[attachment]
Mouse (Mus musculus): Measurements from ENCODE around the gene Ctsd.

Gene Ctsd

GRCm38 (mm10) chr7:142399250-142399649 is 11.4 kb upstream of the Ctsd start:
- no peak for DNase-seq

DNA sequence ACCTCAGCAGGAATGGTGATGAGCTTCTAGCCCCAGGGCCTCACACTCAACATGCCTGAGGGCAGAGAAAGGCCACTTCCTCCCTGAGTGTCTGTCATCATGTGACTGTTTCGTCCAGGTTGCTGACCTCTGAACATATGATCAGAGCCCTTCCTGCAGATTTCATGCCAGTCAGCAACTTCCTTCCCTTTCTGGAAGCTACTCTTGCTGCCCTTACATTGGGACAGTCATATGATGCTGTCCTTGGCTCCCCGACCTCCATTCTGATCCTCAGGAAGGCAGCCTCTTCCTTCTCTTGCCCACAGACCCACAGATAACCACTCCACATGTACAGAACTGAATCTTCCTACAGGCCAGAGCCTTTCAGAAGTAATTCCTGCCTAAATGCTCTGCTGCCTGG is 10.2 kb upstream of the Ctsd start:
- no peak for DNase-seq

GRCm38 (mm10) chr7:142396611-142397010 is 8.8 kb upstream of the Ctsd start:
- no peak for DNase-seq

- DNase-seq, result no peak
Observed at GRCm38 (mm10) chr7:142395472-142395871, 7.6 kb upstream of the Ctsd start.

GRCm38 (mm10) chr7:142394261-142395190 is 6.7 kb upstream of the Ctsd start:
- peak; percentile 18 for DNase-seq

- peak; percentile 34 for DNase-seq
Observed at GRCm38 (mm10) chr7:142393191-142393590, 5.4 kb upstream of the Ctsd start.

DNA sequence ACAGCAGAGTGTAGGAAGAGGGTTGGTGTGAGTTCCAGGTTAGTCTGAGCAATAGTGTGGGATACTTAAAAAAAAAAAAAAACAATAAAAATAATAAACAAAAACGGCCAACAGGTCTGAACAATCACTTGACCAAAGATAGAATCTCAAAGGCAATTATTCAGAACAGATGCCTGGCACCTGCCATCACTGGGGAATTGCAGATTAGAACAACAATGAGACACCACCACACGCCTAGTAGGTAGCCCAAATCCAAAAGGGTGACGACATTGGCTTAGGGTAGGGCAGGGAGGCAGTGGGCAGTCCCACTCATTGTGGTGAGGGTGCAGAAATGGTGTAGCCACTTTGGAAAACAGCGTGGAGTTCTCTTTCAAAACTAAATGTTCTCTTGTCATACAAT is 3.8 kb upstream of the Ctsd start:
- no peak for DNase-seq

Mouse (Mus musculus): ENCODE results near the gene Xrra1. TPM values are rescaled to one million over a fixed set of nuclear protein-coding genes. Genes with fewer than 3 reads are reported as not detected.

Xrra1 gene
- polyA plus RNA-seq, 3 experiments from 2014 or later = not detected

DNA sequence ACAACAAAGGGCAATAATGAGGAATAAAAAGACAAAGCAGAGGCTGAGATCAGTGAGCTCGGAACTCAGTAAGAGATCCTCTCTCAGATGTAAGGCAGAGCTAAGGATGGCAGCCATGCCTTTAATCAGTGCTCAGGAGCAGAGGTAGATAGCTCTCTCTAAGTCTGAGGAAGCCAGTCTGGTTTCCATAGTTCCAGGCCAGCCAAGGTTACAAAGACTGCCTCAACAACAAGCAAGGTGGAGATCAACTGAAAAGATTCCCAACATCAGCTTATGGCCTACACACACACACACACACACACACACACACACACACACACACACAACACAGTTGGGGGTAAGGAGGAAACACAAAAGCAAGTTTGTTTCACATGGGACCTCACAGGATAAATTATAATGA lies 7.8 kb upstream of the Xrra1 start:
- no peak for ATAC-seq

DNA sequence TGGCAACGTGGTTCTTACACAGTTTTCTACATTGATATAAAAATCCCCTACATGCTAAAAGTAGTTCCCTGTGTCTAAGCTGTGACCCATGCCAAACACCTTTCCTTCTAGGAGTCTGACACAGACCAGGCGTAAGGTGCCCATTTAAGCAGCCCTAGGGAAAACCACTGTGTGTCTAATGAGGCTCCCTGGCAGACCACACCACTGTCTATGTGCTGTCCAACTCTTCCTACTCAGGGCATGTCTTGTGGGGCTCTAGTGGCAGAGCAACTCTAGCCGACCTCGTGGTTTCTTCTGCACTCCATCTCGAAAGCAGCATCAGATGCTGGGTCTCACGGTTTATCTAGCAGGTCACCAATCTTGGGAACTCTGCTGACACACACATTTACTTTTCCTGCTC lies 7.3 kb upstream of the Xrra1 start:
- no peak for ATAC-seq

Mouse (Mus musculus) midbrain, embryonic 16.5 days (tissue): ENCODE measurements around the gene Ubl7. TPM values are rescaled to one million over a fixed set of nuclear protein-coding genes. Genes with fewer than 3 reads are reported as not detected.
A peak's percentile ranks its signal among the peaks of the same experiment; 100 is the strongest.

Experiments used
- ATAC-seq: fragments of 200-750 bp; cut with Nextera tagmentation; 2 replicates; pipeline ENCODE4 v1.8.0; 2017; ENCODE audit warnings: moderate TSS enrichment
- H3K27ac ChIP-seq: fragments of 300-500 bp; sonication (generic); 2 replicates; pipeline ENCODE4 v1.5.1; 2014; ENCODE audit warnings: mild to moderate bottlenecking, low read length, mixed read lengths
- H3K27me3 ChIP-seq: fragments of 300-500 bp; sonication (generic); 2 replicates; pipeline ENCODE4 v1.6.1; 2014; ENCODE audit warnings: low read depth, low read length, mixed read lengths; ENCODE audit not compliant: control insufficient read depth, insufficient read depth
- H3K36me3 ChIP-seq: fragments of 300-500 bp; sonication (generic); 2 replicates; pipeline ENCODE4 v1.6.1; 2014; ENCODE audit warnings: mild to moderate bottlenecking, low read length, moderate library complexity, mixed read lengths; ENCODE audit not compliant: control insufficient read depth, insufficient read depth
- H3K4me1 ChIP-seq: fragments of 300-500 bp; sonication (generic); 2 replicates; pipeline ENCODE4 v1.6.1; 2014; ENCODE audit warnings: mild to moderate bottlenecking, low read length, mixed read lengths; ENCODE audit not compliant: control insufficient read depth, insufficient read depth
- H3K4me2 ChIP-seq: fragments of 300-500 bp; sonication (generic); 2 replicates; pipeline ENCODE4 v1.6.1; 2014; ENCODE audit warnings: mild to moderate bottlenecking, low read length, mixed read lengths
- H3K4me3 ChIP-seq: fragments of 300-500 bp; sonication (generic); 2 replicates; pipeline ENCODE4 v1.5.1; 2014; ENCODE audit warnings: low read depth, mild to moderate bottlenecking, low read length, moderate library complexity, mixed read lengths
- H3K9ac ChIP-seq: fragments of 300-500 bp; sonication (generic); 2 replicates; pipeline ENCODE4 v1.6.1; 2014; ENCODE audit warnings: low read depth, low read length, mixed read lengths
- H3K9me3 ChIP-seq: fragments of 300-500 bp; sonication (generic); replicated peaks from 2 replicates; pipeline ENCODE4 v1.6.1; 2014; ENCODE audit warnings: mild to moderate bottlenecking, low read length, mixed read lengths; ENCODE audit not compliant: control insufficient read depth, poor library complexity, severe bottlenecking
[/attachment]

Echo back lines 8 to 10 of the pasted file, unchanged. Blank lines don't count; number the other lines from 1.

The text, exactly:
- no peak for DNase-seq

- DNase-seq, result no peak
Observed at GRCm38 (mm10) chr7:142395472-142395871, 7.6 kb upstream of the Ctsd start.